After RTGS, interbank payments accounted for 1.32 million transactions worth Rs 275.75 billion. During the same period of the previous financial year, there were 1.16 million payments worth Rs 299 billion.

ConnectIPS accounted for 4.27 million transactions worth Rs 369.22 billion compared to 3.2 million transactions worth Rs 237.75 billion in the previous fiscal year.

Internet banking accounted for 318,598 transactions with a total value of Rs 15.63 billion. There were 329,523 transactions worth Rs 13.83 billion before.

Bankers say that due to the increase in mobile banking transactions, the number of internet banking transactions has dropped.

Mobile banking transactions amounted to 20.56 million, showing a total value of Rs 163.25 billion during the reporting period, a sharp increase from 13.70 million transactions worth 73, 72 billion rupees in the previous financial year.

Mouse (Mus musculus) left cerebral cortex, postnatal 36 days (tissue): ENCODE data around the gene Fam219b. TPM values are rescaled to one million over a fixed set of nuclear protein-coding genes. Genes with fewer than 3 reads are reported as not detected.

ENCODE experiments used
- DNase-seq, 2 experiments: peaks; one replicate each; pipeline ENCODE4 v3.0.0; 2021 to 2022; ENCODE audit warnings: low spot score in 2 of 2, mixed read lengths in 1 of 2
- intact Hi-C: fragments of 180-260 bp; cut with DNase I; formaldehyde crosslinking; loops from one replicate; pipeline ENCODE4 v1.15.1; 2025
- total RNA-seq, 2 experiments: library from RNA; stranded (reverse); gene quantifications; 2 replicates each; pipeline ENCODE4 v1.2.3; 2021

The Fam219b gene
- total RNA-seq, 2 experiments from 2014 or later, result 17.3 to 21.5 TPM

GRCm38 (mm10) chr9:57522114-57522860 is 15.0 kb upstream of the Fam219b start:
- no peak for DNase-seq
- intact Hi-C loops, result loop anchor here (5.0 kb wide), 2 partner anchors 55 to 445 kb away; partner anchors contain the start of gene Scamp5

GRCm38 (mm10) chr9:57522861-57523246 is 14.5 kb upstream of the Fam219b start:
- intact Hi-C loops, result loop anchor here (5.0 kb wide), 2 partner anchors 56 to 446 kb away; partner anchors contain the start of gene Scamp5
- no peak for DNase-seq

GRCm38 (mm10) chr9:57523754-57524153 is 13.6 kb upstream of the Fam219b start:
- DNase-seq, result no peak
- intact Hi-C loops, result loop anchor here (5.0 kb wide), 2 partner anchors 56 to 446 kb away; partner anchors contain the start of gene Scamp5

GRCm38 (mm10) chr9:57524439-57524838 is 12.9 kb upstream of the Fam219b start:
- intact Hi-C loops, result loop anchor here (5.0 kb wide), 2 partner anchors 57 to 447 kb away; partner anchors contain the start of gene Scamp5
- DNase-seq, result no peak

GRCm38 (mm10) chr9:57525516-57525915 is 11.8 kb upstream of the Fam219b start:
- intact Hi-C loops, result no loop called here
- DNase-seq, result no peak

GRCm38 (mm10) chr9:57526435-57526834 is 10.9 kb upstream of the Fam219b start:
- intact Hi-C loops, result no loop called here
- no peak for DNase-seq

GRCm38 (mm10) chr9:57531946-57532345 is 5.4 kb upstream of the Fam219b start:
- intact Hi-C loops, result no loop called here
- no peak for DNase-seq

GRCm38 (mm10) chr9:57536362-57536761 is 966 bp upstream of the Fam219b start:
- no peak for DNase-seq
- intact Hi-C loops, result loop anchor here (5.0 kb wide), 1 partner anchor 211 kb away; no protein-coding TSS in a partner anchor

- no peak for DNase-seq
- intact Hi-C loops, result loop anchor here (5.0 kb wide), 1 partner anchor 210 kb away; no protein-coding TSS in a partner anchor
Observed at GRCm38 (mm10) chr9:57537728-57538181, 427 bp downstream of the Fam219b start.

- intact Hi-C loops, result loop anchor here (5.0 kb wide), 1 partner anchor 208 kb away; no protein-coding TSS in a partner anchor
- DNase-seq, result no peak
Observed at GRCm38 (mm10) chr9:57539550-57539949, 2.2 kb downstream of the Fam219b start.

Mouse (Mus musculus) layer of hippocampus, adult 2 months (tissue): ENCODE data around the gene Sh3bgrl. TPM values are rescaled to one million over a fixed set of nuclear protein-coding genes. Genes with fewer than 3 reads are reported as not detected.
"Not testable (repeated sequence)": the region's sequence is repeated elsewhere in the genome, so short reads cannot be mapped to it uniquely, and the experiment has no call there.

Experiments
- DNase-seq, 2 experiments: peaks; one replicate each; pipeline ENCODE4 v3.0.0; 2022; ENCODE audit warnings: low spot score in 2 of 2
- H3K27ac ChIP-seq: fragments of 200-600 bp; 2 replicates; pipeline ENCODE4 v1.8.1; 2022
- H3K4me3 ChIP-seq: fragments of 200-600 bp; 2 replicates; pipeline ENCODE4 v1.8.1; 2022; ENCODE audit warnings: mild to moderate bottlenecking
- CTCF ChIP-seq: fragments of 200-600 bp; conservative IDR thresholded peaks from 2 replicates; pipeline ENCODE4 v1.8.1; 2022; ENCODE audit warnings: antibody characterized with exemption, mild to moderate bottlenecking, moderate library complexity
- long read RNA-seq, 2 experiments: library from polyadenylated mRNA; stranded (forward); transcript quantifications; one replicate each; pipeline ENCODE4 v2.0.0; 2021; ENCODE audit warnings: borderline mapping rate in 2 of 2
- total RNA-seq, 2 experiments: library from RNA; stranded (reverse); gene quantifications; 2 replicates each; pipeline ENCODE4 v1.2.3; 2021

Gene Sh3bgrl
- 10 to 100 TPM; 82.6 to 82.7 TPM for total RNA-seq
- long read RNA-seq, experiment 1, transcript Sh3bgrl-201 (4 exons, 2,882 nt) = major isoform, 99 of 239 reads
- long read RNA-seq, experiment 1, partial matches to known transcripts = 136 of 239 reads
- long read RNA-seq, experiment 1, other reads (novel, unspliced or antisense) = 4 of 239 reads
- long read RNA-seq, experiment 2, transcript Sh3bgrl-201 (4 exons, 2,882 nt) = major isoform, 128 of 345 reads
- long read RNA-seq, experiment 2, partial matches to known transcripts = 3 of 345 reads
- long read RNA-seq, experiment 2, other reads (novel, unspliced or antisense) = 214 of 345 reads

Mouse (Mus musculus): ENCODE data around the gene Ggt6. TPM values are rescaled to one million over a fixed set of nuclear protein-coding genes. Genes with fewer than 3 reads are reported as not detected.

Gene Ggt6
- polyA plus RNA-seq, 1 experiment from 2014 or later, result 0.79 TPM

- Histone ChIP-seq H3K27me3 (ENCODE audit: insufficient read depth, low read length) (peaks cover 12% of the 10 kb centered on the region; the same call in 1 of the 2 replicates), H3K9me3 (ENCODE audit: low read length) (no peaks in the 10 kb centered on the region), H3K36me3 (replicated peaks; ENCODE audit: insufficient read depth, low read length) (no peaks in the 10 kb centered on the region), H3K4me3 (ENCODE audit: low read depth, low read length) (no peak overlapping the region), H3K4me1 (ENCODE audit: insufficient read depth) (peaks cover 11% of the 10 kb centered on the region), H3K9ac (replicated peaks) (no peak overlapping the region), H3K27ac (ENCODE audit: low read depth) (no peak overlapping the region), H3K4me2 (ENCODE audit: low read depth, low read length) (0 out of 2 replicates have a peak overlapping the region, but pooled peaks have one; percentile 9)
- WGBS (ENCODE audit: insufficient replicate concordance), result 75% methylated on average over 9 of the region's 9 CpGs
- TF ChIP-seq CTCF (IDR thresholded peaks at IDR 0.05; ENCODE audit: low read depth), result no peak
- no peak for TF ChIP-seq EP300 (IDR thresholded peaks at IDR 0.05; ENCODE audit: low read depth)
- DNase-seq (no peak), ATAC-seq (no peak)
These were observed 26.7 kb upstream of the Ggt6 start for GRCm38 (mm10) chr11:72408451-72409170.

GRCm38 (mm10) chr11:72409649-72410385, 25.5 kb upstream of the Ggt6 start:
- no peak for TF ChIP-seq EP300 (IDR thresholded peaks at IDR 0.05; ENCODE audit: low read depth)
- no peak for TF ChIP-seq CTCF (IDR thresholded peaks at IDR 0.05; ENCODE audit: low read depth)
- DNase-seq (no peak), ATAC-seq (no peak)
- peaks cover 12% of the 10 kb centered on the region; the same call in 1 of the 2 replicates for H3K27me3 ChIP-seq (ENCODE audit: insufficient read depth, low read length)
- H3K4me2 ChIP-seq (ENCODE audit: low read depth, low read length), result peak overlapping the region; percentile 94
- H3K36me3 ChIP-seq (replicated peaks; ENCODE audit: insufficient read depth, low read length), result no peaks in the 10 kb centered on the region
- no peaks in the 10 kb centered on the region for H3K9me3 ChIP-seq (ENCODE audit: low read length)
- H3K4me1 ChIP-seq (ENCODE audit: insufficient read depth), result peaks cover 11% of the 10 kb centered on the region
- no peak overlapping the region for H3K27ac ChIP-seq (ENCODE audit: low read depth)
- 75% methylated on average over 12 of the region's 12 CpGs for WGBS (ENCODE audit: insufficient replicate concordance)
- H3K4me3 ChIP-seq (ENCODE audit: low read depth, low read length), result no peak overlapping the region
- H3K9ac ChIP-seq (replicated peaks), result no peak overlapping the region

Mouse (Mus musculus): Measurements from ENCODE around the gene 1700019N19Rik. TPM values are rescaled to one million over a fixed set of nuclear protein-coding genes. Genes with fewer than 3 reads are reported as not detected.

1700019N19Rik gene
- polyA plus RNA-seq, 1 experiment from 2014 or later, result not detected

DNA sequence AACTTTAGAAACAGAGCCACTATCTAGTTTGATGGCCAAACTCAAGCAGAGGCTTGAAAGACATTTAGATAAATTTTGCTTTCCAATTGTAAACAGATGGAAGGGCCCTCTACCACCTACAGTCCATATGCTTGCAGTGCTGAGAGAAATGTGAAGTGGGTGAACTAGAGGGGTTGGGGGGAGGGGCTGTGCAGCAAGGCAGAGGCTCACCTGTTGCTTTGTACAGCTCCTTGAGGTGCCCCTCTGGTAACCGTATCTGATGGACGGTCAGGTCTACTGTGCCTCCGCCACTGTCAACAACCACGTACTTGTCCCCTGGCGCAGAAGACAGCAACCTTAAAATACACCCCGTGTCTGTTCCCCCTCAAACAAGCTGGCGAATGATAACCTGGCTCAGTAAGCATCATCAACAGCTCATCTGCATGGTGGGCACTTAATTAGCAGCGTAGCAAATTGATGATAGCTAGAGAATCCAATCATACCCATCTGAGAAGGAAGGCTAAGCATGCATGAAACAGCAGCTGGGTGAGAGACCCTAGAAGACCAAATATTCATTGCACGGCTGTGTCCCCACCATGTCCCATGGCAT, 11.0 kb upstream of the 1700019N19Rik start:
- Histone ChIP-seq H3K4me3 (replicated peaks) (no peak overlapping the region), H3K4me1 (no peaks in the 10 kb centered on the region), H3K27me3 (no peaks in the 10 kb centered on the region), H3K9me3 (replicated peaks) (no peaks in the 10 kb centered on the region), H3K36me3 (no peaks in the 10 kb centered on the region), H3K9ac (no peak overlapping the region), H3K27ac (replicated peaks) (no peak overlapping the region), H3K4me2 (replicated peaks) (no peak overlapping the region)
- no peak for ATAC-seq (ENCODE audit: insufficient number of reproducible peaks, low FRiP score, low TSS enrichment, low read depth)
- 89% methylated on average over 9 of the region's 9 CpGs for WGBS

The wallet system recorded 16.20 million transactions with a total value of Rs 17.75 billion, compared to 12.51 million transactions with a total value of Rs 12.79 billion previously.

The growing number of smartphone users and growing internet penetration have globally boosted digital payments.

According to the Nepal Telecom Authority’s Management Information System report, there were 38.13 million internet subscribers in the country as of mid-June 2022, with broadband penetration reaching 130.63 % of total population.

According to Nepal Rastra Bank, 1.17 million POS transactions worth Rs 5.18 billion were made in a single month from mid-June to mid-July. There were 635,599 transactions worth Rs 2.66 billion during the same period last year.

Nepalis made 68,944 e-commerce transactions worth Rs 504 million using cards.

“Nepal aspires to become a cashless society and will gradually strive to achieve this goal. It can take years or decades,” Poudyal said. “But a cashless society is not possible because there will always be people who only feel safe when they have cash in their hands.”